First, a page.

London-based Kojo Marfo opens NYC exhibition ahead of ‘Strangers’ NFT drop
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A London-based gallery and Ghana-born artist are taking NYC, and then the Metaverse. On Wednesday, May 4th, JD Malat Gallery inaugurated their latest pop-up space at High Line Nine, a group of exhibition spaces beneath the luxe High Line park in Chelsea, Manhattan–perhaps the epicenter of the fine art world.
Gatekeepers of Heritage by Kojo Marfo marks the gallery’s first show at their new spot, offering about a dozen large-scale, colorful portraits of singular figures painted by the “Afroexpressionist” artist over the past year.
A press release says “The distinctive figures in Marfo’s paintings are inspired by the forms of Akan fertility dolls as well as other traditional Ghanaian imagery and symbolism, combined with a contemporary aesthetic influenced in part by his time in NYC participating in the street art and graffiti scene of the 1990s.” Marfo’s signature style will debut on the Ethereum blockchain this May 15th with an expansive series of 5,555 digitally rendered NFTs the artist has titled “Strangers.”
“The world is revolving around technology nowadays and I think artists should embrace it if we want to reach everyone,” Marfo told Metaverse Post. “Most of us artists have messages behind our work which we want everyone to know, even if we don’t like the speed of the changes that are happening. My philosophy is to embrace and work on the problems that arise from changes and help stabilize things. It took me some time to analyze and think through what NFTs meant to me before deciding to get involved.”
Marfo’s forthcoming drop won’t compete with his paintings on view in Chelsea but enrich them. “I want to break the boundaries between physical pieces and the digital and create a relationship that binds them together,” he says. “I see the NFTs as an extension of my physical works and a continuation of my practice into the digital realm.”
The “Strangers” drop amplifies Marfo’s creative mission to promote interconnectedness and cultural awareness. It takes an artist many hours to make a painting. The unique algorithm employed here combined iconic elements from Marfo’s style like block colors, twisting hands, and thousand-yard stares into new digital portraits, empowering him to accumulate an otherwise impossible 5,555 artworks very quickly–a number he chose in order to honor his love for the digit 5, which Marfo said: “symbolizes unity, peace, and strength.”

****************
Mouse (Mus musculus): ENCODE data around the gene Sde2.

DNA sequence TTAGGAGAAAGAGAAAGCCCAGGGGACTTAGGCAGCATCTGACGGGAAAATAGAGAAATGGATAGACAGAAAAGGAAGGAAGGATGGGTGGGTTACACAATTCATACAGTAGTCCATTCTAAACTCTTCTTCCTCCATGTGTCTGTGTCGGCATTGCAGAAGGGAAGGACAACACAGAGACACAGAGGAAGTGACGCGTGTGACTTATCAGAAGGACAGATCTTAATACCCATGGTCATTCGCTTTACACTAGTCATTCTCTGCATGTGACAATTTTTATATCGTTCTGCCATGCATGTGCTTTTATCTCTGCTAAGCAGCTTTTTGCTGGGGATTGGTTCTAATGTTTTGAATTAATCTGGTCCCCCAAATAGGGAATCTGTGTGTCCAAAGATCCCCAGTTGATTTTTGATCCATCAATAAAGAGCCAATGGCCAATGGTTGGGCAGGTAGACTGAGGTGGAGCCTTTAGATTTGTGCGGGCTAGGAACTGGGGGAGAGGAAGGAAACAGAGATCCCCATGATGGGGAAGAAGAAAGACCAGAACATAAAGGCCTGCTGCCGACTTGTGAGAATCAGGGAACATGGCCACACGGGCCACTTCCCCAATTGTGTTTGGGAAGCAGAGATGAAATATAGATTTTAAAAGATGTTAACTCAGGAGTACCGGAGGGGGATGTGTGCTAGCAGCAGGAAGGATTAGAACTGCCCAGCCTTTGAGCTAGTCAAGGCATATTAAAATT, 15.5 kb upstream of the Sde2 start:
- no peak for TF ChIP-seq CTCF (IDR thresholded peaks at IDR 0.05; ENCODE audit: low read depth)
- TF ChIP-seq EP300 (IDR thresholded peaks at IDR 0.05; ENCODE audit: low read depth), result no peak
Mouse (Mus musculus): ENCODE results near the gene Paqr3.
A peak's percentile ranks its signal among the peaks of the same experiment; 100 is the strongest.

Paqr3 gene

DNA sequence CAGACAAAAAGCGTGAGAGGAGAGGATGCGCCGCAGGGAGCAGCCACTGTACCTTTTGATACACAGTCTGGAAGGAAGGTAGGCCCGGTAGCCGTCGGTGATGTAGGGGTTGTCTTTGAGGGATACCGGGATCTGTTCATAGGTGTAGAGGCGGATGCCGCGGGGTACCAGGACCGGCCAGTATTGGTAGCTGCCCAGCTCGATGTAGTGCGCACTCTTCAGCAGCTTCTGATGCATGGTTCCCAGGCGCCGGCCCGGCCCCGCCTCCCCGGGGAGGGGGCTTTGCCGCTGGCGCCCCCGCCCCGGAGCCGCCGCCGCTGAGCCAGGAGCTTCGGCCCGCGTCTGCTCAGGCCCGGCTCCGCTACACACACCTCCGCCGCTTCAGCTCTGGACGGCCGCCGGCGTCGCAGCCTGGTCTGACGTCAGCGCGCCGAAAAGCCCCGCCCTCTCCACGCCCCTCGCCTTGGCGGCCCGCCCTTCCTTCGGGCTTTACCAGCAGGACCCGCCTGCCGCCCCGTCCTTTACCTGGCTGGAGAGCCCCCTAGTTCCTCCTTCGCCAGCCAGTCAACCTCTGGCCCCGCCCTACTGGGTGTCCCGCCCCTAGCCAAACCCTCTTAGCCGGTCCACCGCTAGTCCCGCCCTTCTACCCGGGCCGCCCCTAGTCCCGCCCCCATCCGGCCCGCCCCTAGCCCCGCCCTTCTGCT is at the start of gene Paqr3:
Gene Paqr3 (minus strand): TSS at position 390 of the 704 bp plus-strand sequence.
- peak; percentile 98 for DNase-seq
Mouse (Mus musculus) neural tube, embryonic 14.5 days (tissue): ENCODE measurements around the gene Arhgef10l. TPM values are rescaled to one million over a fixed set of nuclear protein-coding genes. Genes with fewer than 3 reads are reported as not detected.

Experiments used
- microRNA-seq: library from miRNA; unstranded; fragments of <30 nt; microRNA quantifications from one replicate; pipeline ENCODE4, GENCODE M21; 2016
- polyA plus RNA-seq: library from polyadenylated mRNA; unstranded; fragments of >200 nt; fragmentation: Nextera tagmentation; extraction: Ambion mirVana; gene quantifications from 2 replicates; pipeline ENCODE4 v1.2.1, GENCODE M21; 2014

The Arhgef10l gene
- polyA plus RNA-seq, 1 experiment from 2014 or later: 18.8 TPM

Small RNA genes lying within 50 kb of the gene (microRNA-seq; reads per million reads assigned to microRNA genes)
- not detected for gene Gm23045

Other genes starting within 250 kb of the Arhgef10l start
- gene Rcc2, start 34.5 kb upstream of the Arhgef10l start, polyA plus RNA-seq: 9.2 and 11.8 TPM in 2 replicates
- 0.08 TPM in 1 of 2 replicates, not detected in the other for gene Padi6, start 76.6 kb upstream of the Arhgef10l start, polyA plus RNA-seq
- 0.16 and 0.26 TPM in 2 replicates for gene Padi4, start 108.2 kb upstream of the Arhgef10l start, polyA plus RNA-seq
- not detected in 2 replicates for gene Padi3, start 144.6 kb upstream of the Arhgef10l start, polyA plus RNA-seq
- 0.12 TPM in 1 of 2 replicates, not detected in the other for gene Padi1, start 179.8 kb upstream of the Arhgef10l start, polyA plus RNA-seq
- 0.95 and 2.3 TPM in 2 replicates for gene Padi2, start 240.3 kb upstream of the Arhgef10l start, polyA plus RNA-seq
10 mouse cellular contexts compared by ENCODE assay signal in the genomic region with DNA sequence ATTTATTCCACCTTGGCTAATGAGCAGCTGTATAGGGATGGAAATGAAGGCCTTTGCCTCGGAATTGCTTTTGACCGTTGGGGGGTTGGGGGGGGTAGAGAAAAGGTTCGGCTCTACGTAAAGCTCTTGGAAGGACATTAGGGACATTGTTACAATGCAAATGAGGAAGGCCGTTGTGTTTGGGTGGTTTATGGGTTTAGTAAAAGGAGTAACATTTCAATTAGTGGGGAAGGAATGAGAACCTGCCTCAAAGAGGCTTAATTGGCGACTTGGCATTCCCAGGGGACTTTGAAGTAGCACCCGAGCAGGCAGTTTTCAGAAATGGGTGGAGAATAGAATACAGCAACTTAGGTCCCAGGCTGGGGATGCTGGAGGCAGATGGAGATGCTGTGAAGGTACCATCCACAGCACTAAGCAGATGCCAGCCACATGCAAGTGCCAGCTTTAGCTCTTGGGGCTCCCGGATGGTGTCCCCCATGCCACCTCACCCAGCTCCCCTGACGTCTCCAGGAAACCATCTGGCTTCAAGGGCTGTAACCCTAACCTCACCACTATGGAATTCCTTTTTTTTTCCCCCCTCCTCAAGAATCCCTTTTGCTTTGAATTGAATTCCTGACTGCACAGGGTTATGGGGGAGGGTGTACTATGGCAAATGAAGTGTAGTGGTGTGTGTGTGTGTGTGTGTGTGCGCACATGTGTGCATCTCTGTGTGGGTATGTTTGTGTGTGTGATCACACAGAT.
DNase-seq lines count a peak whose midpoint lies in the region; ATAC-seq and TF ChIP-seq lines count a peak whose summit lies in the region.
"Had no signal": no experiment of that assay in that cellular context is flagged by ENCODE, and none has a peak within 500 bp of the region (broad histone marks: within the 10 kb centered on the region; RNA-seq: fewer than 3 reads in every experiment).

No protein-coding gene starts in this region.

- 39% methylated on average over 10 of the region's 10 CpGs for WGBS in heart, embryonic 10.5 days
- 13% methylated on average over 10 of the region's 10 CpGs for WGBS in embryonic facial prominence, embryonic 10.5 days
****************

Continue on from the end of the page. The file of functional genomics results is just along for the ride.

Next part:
Each component remixed and assembled by the algorithm stands for different characteristics of actual strangers Marfo has met. “I look for the characteristics in real people–their own unique, extraordinary beauty, the artist said. “It was these characteristics in people I have encountered that have gone into each and every one of these strangers. They are all my favorite strangers.”
More artworks mean a wider reach for the artist’s mission as he “builds a bridge between his colorful depictions and the reality of struggling to live in the West as a Ghanaian artist,” according to the drop’s release. For Marfo, art “acts as a vehicle to inspire connection between different societies.” He said that his work aims to highlight “social issues, such as inequalities, religion, politics, and spiritualism.”
“The Strangers is about the extraordinary people I have met, so while I was creating these pieces, I thought about giving some of the revenue to people whose circumstances are far more difficult than mine — children’s charities and charities helping disadvantaged people and single parents,” Marfo said. “The charity names are under wraps as I don’t want to reveal them until I make the donations.”
In the meantime, there will be a whitelist for the May 15th NFT drop through the Strangers’ website. Secondary market sales will take place on Opensea at a later date. Stay tuned on Twitter. And for those with the means to see the physical paintings that ground this upcoming series, Gatekeepers of Heritage will remain on view at 507 West 27th Street in NYC through Saturday, June 4th.
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